• Gain insights into Shankara's interpretation of monism, the nature of Brahman, the illusory nature of the world, and the critical responses from Ramanujan, offering an understanding of fundamental debates in Hindu philosophy.
  • You gain insight into Ramanuja's philosophy that Brahman interacts with the material world while remaining unaffected by karmic impurities, emphasizing a real, dependent relationship between souls and Brahman, and promoting a devotional approach to worship.
  • Explore the debate on Brahman's freedom from karma, Shankara's emphasis on God's absolute freedom, the significance of mantras, the Brahmo Samaj movement's integration of Hinduism with Western thought, and Brajendra Nath Seal's Christian conversion and integration of Vedic and Christian thought.
  • Explore the sacred thread tradition, the sensory experience of sandal incense, the application of vermillion powder, and the responses of Indian theologians to Hinduism, learning about different engagement strategies, the importance of journals, progressive revelation, the bhakti tradition, and Christian engagement models in India.
  • Gain insights into the influence of Western Christianity on Indian churches, the cultural disconnects it causes, and the need for an indigenous theological approach that resonates with Indian cultural and social contexts.
  • There are opportunities for preaching the gospel and planting churches, but there are significant challenges. There is a difference between being unreached and being unevangelized. Homogenus unit principle is one factor that makes it difficult for the gospel to spread in India. It’s important to send people to unreached groups and use a strategy that is effective for those groups.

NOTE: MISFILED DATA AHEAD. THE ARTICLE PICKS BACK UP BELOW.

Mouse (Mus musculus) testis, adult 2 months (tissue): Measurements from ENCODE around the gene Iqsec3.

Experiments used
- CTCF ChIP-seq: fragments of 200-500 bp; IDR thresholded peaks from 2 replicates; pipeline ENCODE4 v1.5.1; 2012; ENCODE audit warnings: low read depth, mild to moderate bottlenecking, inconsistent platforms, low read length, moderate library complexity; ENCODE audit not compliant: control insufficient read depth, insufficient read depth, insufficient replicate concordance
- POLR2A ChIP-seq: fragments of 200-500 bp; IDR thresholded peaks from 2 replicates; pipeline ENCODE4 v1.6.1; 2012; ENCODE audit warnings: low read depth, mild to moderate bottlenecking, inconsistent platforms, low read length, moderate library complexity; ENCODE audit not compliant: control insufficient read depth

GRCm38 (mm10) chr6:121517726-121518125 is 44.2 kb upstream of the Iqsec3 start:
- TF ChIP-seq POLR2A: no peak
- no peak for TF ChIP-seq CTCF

In-depth survey of philosophical and popular Hinduism’s historical and theological themes. Exposure to current strategies being used to bring the gospel to Hindus and how Christian theology is being formulated in the Indian context.

Dr. Tennent occasionally uses pictures of Hindu gods or other visual resources in his lectures. You can download a document with these pictures by clicking on the Hindu Deity Pictures link. 


Recommended Reading:

Hinduism, the Basics, Herbert Ellinger 

The Sacred Thread, John Brockington 

The World of Gurus, Vishal Mangalwadi, 1977

The World of Gurus

Catholic Belief - 15th edition

Indian Christian Theology, Robin Boyd

Finding Jesus in Dharma, Chaturvedi Badrinath


Dr. Timothy Tennent
Key Themes in the Upanishadic Vision (Part 1)
Lesson Transcript


On this point, we are going to examine and learn a little more about the opponents sides. We talked earlier about the structure of Hindu sacred text. And we remember we saw there were four basic strands to the Hindu. Texts are all connected one to another. There's the earliest strand known as the four Vedas, which are collectively called the sun heaters, and then they have various appendices onto that, the last of which in the part four are the upon us shards now holding here in my hand a copy of the Vedas. This is the early, very material, this is 1020 hymns and today it's the parts on the on Amazon.com like you would any other kind of book. And that's, which is a wonderful. But it was not done that way in the ancient world. This was an oral tradition and these particular texts were connected to other texts. And part of the reason for this goes back to very early on in the lecture we talked about what was the meaning of the word Hindu and Hinduism. And all we discovered was one of the reasons one of the main driving definitions was that you believed in the authority of the Vedas. So what happened was if you were going to teach something new in India, you couldn't simply just start teaching and say, I had this insight, you had to connect it to the basic materials. So basically these new materials, new teaching, are connected to these materials as an appendices. And the last section of this are is known as the upon a science. Now, what I'm holding here, again, if you go to Amazon.com and you order a book like this, this would be a typical what you would find on the on typical bookstore.